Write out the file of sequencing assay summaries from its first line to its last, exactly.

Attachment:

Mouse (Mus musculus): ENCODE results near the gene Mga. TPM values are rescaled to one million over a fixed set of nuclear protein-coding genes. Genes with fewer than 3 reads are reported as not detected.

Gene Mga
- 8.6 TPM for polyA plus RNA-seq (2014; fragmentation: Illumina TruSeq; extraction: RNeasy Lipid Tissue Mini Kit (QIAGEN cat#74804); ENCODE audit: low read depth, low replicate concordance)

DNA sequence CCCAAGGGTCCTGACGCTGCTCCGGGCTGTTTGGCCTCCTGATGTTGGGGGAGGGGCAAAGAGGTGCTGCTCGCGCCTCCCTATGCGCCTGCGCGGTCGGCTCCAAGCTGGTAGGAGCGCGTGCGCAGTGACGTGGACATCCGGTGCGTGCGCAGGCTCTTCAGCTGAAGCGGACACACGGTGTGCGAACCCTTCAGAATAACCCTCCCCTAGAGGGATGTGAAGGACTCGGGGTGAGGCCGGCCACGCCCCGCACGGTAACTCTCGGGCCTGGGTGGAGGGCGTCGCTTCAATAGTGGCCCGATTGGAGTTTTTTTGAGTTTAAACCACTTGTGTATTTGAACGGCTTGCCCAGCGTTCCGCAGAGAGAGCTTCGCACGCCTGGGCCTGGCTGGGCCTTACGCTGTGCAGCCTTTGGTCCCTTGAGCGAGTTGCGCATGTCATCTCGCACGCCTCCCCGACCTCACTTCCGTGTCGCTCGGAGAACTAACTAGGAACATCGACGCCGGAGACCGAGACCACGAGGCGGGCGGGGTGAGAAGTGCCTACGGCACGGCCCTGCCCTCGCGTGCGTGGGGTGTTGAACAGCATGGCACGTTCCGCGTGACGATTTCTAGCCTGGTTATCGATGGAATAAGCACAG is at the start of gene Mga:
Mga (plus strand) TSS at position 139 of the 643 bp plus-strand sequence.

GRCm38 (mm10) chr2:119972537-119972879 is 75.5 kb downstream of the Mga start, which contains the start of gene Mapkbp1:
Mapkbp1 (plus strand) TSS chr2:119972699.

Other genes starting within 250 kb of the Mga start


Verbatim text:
Mouse (Mus musculus): ENCODE results near the gene Mga. TPM values are rescaled to one million over a fixed set of nuclear protein-coding genes. Genes with fewer than 3 reads are reported as not detected.

Gene Mga
- 8.6 TPM for polyA plus RNA-seq (2014; fragmentation: Illumina TruSeq; extraction: RNeasy Lipid Tissue Mini Kit (QIAGEN cat#74804); ENCODE audit: low read depth, low replicate concordance)

DNA sequence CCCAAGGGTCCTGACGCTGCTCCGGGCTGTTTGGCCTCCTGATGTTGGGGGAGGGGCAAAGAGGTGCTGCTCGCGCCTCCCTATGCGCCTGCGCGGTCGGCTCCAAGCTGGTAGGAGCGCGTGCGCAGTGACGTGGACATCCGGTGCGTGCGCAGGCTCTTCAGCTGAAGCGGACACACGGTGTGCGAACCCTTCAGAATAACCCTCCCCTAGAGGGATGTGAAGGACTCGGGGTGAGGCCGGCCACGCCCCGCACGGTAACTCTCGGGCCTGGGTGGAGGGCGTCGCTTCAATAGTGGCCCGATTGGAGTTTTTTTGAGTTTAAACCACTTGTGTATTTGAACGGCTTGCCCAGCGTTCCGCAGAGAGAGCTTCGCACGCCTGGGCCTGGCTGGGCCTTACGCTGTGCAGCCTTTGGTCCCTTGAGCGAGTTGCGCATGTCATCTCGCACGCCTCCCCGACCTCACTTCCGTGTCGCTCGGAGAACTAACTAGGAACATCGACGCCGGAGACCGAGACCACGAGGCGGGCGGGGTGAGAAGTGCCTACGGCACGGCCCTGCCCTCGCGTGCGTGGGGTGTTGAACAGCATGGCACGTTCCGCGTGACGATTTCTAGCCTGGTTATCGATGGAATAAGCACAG is at the start of gene Mga:
Mga (plus strand) TSS at position 139 of the 643 bp plus-strand sequence.

GRCm38 (mm10) chr2:119972537-119972879 is 75.5 kb downstream of the Mga start, which contains the start of gene Mapkbp1:
Mapkbp1 (plus strand) TSS chr2:119972699.

Other genes starting within 250 kb of the Mga start